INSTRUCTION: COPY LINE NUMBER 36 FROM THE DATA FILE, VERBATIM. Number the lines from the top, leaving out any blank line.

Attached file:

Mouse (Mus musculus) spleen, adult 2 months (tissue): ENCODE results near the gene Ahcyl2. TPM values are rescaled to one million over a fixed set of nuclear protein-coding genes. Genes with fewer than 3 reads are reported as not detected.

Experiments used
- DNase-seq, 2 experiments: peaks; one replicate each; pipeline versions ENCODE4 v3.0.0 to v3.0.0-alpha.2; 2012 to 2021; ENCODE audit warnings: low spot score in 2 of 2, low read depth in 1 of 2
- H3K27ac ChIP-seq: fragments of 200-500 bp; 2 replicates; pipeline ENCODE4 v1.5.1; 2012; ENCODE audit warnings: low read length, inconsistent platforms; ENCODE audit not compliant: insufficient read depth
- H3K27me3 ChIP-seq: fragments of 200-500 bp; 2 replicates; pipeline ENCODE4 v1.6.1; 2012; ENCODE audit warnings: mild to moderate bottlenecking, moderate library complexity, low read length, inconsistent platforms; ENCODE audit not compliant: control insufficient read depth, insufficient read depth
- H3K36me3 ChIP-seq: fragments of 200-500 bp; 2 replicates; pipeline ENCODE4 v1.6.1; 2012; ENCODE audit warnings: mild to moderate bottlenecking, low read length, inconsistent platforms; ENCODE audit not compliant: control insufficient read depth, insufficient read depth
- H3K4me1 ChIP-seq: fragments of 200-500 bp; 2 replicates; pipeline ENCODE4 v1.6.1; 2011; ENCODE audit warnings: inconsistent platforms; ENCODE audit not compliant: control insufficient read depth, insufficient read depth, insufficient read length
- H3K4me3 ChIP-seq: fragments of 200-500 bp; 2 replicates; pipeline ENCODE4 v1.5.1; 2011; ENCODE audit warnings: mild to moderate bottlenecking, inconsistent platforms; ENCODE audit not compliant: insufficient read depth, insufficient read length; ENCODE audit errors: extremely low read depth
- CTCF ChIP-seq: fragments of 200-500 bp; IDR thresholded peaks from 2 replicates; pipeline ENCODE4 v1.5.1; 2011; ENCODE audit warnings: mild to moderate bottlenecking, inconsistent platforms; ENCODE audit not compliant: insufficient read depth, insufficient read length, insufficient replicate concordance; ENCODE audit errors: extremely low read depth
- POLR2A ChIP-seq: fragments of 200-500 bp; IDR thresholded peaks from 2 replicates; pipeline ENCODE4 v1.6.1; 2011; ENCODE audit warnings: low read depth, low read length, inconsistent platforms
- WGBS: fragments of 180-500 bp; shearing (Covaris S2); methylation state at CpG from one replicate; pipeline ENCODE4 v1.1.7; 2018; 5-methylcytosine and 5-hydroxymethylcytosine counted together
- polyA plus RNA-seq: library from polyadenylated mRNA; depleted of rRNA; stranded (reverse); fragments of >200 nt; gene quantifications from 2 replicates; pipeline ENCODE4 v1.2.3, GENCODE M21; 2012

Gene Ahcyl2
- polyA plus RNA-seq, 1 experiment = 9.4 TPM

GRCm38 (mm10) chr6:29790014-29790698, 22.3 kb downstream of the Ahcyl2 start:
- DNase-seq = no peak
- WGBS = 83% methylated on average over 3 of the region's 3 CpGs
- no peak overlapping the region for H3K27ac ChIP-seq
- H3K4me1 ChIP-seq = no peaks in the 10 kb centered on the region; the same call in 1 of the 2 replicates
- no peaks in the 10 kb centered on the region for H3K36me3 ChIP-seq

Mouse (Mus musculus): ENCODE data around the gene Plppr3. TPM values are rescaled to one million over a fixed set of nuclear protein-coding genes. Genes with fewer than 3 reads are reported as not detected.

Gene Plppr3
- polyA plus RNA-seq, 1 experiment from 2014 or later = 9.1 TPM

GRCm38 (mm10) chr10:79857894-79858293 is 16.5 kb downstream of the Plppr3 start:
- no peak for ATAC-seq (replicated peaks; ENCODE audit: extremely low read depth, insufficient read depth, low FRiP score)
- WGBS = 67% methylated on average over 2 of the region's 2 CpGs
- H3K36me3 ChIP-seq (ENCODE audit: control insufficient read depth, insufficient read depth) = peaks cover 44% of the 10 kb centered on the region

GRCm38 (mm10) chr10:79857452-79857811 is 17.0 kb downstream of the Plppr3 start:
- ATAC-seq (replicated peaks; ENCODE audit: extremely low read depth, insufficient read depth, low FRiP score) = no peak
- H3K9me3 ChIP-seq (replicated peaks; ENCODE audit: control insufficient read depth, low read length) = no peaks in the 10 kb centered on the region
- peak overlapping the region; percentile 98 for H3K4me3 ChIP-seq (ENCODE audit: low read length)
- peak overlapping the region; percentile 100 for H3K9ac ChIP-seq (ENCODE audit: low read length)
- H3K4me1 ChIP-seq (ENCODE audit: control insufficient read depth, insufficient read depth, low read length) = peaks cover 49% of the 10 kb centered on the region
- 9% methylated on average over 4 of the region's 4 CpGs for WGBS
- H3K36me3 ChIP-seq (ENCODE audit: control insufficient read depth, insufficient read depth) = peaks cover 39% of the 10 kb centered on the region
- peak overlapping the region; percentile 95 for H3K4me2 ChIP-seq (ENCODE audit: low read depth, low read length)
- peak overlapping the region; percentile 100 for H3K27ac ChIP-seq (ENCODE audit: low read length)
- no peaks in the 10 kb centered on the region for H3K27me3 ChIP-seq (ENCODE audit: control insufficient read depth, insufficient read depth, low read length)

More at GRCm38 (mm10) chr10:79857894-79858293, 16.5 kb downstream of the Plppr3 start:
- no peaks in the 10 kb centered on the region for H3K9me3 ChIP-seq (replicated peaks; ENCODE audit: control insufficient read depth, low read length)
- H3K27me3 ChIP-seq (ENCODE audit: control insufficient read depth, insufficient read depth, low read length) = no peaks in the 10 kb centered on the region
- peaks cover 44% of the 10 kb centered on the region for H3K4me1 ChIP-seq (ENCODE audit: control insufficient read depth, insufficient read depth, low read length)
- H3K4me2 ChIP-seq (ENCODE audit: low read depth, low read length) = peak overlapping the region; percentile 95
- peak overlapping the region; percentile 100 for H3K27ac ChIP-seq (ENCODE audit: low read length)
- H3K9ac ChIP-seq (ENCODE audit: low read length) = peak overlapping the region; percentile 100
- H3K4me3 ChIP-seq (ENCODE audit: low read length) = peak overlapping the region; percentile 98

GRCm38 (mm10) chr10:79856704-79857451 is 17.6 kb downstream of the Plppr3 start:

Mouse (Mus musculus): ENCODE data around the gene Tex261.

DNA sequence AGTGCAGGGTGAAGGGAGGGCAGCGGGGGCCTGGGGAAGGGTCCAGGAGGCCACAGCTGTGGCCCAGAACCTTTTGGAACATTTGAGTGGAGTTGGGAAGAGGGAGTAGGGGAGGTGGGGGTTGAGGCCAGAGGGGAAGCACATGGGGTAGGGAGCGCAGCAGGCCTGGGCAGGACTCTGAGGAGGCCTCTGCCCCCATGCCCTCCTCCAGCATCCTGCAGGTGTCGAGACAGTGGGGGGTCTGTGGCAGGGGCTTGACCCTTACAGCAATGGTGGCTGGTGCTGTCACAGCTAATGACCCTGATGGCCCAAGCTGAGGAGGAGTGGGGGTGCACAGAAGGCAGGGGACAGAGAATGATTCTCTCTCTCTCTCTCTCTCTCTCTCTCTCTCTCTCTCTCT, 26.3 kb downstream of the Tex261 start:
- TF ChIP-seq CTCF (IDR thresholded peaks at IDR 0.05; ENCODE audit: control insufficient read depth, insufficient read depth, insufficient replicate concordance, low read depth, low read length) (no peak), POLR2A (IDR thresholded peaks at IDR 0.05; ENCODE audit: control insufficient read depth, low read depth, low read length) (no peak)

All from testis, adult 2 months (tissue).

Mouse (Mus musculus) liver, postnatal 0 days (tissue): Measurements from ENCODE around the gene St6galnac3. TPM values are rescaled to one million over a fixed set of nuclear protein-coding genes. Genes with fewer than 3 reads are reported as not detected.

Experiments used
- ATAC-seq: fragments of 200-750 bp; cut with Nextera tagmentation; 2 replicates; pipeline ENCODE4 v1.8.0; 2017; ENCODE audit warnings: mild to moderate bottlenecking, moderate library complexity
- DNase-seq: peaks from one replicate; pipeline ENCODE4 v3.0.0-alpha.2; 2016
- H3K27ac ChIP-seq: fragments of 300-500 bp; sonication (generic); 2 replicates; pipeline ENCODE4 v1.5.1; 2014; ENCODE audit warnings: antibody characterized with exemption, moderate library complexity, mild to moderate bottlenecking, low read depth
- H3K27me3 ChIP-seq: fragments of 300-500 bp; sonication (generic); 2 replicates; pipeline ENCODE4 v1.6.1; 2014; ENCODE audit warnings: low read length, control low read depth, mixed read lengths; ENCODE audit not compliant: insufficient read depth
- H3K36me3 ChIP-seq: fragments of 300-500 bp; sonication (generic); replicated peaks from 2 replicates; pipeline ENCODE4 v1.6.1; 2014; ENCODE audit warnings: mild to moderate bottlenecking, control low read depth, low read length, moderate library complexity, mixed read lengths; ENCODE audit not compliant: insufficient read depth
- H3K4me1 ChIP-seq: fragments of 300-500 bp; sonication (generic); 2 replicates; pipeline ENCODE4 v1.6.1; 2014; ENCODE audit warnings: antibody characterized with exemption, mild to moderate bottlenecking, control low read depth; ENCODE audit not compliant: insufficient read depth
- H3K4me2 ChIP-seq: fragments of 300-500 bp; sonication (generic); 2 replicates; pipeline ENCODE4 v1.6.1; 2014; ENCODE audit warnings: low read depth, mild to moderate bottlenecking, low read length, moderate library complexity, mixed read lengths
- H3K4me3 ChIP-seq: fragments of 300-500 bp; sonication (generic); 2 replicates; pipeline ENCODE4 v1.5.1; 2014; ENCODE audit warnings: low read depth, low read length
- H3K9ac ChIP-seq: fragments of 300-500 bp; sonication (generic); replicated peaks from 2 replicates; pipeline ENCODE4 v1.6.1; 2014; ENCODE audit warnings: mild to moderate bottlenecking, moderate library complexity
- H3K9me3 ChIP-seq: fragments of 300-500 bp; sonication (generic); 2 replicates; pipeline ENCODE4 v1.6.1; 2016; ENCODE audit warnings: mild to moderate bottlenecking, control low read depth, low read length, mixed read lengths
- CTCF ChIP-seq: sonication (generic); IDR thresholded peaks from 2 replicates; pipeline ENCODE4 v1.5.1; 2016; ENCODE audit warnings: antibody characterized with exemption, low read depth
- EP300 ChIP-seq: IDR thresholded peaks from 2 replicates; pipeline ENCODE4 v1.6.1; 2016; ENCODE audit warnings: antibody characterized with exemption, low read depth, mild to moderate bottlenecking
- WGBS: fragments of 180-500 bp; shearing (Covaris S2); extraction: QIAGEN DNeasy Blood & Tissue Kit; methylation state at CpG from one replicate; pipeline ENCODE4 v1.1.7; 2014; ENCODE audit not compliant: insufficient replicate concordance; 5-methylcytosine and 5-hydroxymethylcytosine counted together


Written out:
- peak overlapping the region; percentile 95 for H3K4me2 ChIP-seq (ENCODE audit: low read depth, low read length)